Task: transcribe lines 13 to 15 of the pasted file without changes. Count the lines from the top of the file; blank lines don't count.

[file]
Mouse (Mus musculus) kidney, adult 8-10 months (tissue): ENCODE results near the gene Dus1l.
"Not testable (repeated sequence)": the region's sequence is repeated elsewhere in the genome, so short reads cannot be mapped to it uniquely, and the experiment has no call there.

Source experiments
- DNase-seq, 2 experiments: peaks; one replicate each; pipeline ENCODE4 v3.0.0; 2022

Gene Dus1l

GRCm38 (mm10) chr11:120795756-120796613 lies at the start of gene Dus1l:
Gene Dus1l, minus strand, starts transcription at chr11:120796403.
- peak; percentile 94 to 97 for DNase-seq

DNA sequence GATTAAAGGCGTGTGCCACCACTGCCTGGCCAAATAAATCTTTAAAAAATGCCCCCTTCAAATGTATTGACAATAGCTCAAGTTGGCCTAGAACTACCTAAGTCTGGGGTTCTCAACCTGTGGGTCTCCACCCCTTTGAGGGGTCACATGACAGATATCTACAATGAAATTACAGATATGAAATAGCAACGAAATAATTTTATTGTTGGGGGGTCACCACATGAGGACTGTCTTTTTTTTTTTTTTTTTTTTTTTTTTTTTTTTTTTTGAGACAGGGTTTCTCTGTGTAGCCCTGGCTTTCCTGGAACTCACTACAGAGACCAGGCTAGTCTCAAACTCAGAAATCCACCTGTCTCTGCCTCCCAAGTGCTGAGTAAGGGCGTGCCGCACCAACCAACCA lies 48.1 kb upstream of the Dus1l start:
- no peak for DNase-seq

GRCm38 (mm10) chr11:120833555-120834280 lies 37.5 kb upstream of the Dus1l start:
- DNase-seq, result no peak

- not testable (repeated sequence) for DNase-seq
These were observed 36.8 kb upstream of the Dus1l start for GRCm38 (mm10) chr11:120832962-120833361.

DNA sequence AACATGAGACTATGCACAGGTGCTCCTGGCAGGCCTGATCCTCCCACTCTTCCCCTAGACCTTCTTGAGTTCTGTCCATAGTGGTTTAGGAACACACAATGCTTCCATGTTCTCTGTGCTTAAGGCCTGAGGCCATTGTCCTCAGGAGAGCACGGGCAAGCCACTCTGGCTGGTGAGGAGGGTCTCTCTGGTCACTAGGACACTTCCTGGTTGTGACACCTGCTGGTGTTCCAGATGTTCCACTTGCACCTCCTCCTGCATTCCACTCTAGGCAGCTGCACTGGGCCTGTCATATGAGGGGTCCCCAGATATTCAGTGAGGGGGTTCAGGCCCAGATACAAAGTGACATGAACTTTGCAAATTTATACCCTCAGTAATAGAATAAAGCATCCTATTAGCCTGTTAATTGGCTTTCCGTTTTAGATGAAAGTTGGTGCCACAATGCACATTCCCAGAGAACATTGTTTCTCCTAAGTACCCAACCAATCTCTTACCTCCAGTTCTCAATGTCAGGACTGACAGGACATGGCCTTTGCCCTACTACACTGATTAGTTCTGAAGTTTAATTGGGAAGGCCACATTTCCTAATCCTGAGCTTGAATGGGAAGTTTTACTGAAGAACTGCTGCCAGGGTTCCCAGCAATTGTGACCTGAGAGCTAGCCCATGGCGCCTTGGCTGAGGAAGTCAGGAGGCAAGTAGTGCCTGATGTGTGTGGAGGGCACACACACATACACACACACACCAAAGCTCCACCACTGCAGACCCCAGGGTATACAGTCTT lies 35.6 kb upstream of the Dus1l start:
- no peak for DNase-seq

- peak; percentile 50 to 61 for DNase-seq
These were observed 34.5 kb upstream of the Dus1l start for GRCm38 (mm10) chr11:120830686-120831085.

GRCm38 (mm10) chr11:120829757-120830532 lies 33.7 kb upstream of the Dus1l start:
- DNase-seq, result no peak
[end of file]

- not testable (repeated sequence) for DNase-seq
These were observed 36.8 kb upstream of the Dus1l start for GRCm38 (mm10) chr11:120832962-120833361.

DNA sequence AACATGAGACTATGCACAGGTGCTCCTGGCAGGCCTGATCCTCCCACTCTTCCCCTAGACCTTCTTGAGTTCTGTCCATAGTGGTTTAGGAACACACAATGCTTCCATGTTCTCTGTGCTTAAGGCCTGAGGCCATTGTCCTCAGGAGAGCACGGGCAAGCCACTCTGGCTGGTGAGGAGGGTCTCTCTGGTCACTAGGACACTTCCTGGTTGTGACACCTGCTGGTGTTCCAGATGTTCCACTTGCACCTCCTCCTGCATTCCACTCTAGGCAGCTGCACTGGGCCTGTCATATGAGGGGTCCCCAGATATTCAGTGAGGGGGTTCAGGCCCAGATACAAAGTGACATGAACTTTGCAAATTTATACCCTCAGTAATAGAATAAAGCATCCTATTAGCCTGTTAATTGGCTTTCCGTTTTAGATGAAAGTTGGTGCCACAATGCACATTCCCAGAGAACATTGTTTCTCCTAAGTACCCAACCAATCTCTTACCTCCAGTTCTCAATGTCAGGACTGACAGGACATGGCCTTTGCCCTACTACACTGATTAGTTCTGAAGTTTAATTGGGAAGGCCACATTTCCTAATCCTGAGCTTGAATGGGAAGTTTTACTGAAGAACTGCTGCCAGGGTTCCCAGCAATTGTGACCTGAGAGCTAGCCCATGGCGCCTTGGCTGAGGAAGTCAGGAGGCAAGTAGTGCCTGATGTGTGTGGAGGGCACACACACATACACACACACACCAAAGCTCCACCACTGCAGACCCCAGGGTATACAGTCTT lies 35.6 kb upstream of the Dus1l start: